In April 1382, at peace negotiations between England and France, the participants were entertained by the Count of Flanders, who erected “the great tent of Bruges” in which to wine and dine the gathering. This was between Calais and Boulogne. I’m curious about this great tent. Just how big was it? We’re accustomed to seeing… Continue reading The Great Tent of Bruges….
Was 29th March a day of retribution for a certain 14th-century lord….?
For the past two/three years I have been grappling (off and on, so to speak) with some defiant dates. No doubt I’ve bewailed this particular problem before because my interest in the lord concerned is quite considerable. Not least because he may have had great significance for the House of York. So here goes… Continue reading Was 29th March a day of retribution for a certain 14th-century lord….?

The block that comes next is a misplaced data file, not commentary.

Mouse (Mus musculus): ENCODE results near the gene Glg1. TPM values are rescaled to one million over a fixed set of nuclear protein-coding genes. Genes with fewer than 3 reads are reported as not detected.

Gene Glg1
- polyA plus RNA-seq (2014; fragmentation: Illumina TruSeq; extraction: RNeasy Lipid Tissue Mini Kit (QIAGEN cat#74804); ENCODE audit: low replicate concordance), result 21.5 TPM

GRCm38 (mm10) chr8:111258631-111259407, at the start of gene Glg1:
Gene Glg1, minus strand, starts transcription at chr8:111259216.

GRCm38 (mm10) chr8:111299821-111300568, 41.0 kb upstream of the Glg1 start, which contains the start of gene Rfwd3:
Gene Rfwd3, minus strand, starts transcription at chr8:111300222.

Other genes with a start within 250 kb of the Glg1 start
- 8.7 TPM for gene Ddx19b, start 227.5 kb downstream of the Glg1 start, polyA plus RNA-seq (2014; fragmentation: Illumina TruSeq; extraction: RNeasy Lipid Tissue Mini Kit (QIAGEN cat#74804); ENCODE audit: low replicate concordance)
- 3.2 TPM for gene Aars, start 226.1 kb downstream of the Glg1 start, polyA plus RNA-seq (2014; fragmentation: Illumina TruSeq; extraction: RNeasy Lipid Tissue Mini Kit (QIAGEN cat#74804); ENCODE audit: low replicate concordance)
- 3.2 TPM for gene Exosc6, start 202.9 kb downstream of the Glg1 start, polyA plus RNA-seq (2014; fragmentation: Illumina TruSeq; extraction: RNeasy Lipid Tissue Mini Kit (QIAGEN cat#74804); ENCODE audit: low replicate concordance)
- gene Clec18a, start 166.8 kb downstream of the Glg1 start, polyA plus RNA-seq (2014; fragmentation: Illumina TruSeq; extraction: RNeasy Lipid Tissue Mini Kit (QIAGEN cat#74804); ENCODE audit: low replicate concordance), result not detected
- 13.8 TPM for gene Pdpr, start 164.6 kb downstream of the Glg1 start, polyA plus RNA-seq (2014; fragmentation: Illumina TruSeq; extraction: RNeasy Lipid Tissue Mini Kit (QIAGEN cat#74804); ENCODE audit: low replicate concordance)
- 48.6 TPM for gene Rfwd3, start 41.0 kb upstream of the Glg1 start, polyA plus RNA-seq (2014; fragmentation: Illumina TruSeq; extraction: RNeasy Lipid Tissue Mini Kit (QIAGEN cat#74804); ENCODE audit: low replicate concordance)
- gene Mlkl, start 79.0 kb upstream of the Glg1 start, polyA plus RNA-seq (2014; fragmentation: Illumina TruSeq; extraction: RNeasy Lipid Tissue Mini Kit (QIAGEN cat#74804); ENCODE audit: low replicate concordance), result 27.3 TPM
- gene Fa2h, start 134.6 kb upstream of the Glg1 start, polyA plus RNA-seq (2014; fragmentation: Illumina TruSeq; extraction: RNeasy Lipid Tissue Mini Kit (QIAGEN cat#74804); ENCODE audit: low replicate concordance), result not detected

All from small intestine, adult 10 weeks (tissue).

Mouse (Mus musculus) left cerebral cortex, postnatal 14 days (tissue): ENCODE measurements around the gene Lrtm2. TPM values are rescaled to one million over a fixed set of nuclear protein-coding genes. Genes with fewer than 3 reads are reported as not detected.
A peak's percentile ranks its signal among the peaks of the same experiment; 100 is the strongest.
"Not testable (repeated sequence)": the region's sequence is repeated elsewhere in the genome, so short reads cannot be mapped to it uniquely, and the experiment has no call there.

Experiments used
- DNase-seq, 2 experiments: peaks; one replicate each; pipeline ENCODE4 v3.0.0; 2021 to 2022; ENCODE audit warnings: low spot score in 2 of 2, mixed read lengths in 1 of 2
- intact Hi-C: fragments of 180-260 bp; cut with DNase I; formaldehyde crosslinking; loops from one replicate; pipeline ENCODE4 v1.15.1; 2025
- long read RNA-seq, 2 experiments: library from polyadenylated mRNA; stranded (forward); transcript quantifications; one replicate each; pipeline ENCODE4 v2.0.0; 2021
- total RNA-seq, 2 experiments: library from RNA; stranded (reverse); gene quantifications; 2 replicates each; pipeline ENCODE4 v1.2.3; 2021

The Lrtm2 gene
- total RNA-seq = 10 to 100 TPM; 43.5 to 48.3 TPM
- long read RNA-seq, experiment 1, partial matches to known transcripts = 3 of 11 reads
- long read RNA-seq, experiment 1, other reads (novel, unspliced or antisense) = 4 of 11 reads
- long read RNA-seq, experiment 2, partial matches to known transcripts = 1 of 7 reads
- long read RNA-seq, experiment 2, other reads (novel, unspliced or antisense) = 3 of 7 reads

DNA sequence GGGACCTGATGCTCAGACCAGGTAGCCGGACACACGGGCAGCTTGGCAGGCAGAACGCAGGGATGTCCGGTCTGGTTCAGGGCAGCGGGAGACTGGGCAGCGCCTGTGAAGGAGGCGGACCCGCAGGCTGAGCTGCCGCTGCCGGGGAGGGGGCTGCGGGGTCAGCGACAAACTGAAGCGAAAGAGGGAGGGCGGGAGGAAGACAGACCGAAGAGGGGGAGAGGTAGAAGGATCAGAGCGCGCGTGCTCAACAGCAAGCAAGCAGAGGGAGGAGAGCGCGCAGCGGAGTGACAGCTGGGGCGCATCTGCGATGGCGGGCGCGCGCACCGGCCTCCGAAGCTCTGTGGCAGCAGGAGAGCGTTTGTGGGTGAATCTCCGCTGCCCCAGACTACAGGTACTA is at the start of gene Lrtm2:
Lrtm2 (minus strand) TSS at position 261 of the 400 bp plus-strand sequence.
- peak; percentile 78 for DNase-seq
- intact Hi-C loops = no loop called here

Hello John…meet John, and John, and John….!
I have moaned before about the prevalence of certain names during the medieval period. In particular the name John. So, on reading an essay entitled “English Diplomatic Documents 1377-99”, I was amused to find the following: “…on 25th June, 1382, John Harleston, knight, John Appleby, dean of St Paul’s, London, and Masters John Barnet and… Continue reading Hello John…meet John, and John, and John….!
A Yorkist chronicler under Henry VII’s nose?
“Hearne’s Fragment” is a relatively little-known source on late fifteenth century England. It is mysterious in origin, missing in part and not entirely accurate in detail, perhaps using old-style years? To begin with, it gives Edward IV’s birth year as 1440 and errs in those of his brothers as well, although there is another possible… Continue reading A Yorkist chronicler under Henry VII’s nose?